Is the piano a percussion instrument?

Sharing is caring!

When it comes to musical instruments, labels can be a blessing and a curse.

On the one hand, labels can make it easy to identify and classify instruments. If you own a music shop or work in a theater, those labels probably help quite a bit with organization.

On the other hand, some instruments, such as the piano, simply don’t fall squarely into any predefined categories. These are the instruments that shun all labels, leaving musicophiles everywhere to argue amongst themselves about which instrument should go where.

There has been a long-standing debate among musicians that has surrounded the question of whether a piano should be classified as a percussion or string instrument. A piano has strings, yet it also requires percussive movements to play, so both sides of the argument seem to have valid points.

So which is it?

It might seem like a simple answer, but it’s actually anything but. So let’s explore this puzzle a bit more in-depth.

How are Instruments Classified?

There are quite a few methods for classifying musical instruments, most of which are specific to a particular geographical area or cultural group. However, none of those classification systems can be easily applied to all instruments. The Hornbostel-Sachs classification system solved that problem.

The H-S system is the most widely-accepted method of classifying musical instruments in use today. The system was created by Erich Moritz von Hornbostel and Curt Sachs in 1914 and was recently updated in 2011.

The Hornbostel-Sachs system breaks instruments into five categories. Each category classifies an instrument based on how its sound is produced.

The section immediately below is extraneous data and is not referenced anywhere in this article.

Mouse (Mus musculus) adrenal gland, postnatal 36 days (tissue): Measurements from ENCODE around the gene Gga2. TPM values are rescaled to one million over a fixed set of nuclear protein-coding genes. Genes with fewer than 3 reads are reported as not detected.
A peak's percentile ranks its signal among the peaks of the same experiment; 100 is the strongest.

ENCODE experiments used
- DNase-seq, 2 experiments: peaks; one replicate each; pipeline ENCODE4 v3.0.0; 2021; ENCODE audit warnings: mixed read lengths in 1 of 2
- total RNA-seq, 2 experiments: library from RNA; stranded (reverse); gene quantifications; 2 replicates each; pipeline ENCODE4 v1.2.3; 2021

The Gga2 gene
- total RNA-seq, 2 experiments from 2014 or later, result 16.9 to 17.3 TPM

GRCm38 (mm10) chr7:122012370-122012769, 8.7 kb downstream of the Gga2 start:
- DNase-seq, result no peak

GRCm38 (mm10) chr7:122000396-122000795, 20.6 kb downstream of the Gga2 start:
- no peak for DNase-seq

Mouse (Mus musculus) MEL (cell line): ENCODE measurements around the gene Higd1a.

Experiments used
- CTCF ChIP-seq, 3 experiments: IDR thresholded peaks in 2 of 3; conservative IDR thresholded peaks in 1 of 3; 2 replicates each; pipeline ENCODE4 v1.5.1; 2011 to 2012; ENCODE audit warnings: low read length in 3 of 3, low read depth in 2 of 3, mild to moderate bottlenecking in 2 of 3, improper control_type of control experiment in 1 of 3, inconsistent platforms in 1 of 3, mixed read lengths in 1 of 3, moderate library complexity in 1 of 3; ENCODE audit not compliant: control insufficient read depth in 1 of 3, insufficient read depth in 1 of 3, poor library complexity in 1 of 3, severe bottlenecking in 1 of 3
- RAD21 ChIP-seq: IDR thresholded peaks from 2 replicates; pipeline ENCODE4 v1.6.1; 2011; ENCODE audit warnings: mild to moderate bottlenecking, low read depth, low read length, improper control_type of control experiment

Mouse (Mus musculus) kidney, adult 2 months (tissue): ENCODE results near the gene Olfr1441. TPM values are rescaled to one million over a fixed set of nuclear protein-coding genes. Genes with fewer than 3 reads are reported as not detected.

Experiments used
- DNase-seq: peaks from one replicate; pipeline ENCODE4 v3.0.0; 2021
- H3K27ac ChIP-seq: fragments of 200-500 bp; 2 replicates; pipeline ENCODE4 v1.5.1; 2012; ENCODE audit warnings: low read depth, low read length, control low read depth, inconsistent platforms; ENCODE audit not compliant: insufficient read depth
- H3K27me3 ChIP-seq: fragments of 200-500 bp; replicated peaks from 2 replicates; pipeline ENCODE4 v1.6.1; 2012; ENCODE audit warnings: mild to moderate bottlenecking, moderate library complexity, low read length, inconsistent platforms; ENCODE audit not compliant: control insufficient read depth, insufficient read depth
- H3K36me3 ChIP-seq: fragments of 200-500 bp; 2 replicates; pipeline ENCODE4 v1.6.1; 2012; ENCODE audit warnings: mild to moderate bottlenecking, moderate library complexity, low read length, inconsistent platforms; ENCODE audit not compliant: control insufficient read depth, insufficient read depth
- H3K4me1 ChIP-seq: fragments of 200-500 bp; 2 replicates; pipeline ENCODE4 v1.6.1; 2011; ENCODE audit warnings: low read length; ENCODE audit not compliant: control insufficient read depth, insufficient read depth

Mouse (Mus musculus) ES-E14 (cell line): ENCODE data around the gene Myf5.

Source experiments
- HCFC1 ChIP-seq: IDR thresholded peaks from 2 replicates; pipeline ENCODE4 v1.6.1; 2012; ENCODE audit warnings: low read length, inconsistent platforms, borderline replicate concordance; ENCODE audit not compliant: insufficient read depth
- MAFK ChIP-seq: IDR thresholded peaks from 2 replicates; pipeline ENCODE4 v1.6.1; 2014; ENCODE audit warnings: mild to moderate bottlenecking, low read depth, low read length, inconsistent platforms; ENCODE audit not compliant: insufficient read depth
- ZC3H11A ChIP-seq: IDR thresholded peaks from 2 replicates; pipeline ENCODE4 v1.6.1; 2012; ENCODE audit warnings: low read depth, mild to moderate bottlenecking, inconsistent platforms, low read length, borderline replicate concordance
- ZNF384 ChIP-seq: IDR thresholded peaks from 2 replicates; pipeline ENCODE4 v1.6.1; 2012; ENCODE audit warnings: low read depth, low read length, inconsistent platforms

• Idiophones can be broken down into multiple categories, but the main thing to remember is that they need a solid material, such as metal or wood, as their playing surfaces.
  • Membranophones are instruments that have a playing surface made of a stretched membrane. Tambourines and kettle drums are examples of membranophones.
  • Chordophones are instruments that produce sounds through string vibrations that are amplified with a resonator. Guitars, lutes, and violins fall into the chordophone category.
  • Aerophones are also known as wind instruments, such as flutes or horns. These instruments require air vibrations to make a sound.
  • Electrophones require electricity to make a sound. This family includes electric guitars and keyboards.

The easiest way to determine how an instrument is classified is to look at how it’s played and compare it to the various types of instrument classification. However, although these categories expand on the traditional groupings of wind, strings, and percussion, they still don’t account for those pesky instruments that don’t fit a mold.

What is a String Instrument?

Stringed instruments are members of the chordophone family. Each instrument in this family has strings that produce sound when they vibrate. A guitar or violin might be the first instruments that come to mind when you picture a stringed instrument.

You can produce sound on a stringed instrument by using your fingers to pluck or pick strings, or by using a bow or other tool to scrape the strings. This type of instrument often supports the harmony of an orchestral piece but can perform the part of melody and harmony in solo performances, as well.

What is a Percussion Instrument?

Most percussion instruments are members of the membranophone family. Each instrument in this family has a surface that is a stretched membrane over a hollow space. Drums are likely the first membranophones that come to mind, but tambourines and xylophones are other common percussion instruments.